Women got the vote in Illinois in 1913, and in 1914 Township residents elected their first woman Supervisor, Gertrude M. Thurston.

She held the office for 31 years.


One of the founders of the Winnetka Woman’s Club, she is listed in the club’s charter as Mattie G. Thurston. In a 1947 letter to Lora Townsend Dickinson, who was writing a history of the Club, Mrs. Thurston explained that her given name was Martha G. (for Gertrude). When she became Supervisor of New Trier Township, she transposed her first and middle names and became Gertrude M. Thurston. It seemed more dignified, she said.

Mrs. Thurston used her vote as well as her tongue to influence Township affairs. It is noted in the minutes of a Township Meeting that she sold a car that the Township had purchased for official use and proposed to use her own car for official business, billing the Township for expenses. She returned the price of the car to the Township treasury. During her early years in Township office, she took over the duties of the Overseer of the Poor and the stipend that went with it.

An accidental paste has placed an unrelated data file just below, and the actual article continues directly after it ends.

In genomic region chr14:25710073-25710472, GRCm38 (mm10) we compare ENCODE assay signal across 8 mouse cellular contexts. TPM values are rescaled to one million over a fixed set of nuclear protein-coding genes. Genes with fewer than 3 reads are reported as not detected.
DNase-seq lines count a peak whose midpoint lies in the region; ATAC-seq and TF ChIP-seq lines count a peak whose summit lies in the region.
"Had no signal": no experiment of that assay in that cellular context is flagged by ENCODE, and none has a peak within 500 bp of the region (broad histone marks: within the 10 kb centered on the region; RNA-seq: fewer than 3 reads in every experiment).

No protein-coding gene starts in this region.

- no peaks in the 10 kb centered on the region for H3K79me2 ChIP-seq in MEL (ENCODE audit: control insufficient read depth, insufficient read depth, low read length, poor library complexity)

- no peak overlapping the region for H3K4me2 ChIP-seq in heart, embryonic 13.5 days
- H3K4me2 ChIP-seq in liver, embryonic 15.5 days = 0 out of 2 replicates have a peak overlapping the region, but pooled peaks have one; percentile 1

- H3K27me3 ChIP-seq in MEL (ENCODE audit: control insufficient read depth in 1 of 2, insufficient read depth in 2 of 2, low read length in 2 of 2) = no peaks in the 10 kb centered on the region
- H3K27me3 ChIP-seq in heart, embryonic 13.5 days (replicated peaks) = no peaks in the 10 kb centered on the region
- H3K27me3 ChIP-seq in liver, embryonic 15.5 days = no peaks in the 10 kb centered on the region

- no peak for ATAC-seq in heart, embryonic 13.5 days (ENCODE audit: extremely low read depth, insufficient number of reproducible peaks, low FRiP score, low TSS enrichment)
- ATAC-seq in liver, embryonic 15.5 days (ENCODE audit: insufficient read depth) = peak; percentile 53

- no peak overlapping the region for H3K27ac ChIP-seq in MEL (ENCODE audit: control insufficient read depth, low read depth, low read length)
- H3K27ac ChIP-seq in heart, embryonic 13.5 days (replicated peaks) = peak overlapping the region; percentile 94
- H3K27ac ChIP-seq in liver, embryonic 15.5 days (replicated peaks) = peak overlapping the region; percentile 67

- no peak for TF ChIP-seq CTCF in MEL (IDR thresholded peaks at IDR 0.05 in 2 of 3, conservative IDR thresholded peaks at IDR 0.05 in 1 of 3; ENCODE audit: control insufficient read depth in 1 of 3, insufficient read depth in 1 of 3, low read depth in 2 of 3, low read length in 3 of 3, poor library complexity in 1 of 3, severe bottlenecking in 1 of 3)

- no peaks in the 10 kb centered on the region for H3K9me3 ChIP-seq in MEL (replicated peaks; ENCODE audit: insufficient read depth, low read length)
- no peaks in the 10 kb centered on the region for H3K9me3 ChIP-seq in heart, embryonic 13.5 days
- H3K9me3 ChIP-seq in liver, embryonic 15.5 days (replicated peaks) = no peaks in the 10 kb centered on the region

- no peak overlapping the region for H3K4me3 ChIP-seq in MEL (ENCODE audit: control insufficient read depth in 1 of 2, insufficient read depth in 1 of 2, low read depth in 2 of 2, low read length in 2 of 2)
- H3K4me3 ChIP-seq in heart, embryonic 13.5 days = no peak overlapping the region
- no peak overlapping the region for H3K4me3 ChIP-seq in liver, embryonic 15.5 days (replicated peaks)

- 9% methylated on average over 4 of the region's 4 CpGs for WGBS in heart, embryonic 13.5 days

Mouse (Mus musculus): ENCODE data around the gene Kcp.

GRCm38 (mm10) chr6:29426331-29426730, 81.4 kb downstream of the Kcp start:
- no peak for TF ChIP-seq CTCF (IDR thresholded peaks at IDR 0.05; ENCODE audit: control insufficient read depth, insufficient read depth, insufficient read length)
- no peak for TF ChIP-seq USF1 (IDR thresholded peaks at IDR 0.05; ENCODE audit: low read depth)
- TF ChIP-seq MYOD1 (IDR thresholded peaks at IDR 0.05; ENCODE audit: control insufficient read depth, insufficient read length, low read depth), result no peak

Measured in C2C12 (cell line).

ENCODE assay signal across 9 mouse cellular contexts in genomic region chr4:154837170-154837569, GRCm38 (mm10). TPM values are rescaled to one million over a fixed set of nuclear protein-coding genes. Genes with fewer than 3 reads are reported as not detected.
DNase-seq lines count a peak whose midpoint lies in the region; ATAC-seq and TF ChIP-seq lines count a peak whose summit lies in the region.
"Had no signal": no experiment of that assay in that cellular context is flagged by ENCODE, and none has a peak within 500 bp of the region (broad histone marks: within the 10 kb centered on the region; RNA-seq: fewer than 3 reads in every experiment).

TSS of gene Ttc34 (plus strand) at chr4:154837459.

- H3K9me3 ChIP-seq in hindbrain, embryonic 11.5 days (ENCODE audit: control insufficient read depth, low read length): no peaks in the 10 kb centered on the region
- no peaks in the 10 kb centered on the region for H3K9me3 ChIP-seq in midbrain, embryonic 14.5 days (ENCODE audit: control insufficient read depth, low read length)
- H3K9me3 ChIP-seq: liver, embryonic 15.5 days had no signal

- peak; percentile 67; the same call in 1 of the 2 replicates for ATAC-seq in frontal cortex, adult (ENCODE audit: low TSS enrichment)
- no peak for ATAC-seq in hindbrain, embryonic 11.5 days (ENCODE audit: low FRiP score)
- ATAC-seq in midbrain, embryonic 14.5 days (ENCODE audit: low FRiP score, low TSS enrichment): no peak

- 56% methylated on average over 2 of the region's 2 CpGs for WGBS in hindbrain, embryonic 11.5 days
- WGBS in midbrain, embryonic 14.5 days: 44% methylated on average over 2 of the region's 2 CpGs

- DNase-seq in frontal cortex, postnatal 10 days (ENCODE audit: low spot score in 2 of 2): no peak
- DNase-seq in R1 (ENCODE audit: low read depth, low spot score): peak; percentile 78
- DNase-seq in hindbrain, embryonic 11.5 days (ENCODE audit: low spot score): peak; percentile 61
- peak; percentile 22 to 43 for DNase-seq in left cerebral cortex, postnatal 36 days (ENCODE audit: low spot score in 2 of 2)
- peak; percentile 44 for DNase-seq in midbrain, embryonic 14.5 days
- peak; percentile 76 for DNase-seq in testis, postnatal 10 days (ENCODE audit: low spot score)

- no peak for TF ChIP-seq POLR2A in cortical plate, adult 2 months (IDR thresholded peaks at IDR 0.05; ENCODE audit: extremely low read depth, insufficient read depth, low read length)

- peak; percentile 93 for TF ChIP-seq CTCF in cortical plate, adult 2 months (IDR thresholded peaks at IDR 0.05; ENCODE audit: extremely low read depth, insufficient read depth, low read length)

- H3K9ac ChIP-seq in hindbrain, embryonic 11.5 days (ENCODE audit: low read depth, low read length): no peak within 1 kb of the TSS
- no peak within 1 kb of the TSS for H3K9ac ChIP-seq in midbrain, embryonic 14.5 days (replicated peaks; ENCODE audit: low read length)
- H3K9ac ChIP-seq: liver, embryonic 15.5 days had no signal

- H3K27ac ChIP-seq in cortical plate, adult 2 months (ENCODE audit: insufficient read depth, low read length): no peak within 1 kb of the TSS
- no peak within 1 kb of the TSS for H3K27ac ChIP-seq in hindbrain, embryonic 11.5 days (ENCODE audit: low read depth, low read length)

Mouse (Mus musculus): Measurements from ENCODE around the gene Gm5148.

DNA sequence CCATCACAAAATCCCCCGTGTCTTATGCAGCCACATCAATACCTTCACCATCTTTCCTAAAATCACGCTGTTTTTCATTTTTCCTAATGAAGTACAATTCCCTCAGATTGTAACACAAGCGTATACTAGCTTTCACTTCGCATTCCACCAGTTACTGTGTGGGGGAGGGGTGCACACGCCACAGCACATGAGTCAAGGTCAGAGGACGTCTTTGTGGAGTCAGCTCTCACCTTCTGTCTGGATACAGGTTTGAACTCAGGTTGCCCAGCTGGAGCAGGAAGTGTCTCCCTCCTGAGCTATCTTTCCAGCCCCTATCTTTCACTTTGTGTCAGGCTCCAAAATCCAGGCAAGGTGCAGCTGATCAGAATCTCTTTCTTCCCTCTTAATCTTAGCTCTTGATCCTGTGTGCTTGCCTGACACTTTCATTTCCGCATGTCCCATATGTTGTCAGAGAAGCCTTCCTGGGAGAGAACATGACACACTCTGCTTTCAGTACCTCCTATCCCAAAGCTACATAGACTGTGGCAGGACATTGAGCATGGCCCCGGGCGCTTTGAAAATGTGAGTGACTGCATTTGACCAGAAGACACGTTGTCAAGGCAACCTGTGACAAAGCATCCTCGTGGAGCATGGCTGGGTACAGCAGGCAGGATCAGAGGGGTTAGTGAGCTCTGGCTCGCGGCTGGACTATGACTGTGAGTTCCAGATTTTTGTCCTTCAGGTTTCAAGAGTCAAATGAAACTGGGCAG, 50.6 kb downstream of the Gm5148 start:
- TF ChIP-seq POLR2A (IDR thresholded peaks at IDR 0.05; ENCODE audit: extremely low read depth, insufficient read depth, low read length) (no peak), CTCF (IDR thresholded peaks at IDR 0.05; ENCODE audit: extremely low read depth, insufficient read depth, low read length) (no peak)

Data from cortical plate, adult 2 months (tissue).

Mrs. Thurston also had a second career: She was the first woman police officer in Winnetka. She joined the force in 1917 and served until 1940. She was a juvenile officer responsible for—juvenile delinquency cases. In a report to the Village of Winnetka, she told of her work with—golf club cases. "I prosecuted one golf club for employing caddies during school hours and have had correspondence with most of the others on the North Shore, which have promised their co-operation in the future. I except from criticism the Indian Hill Club, as I believe they are setting a pace in high standards for their caddies, which the other clubs will do well to follow." In this report she notes that in four years she had had—official acquaintance with 328 children, 128 from Winnetka.

She was widowed in 1924. Her husband’s obituary noted he had been compelled to retire from public life 10 years previously due to poor health. (He was a newspaper and magazine editor, who was also very active in the civic life of Winnetka.) The fact that she had four daughters and an ailing husband may have had something to do with her pursuit of two careers and additional stipend-paying responsibilities at the Township.

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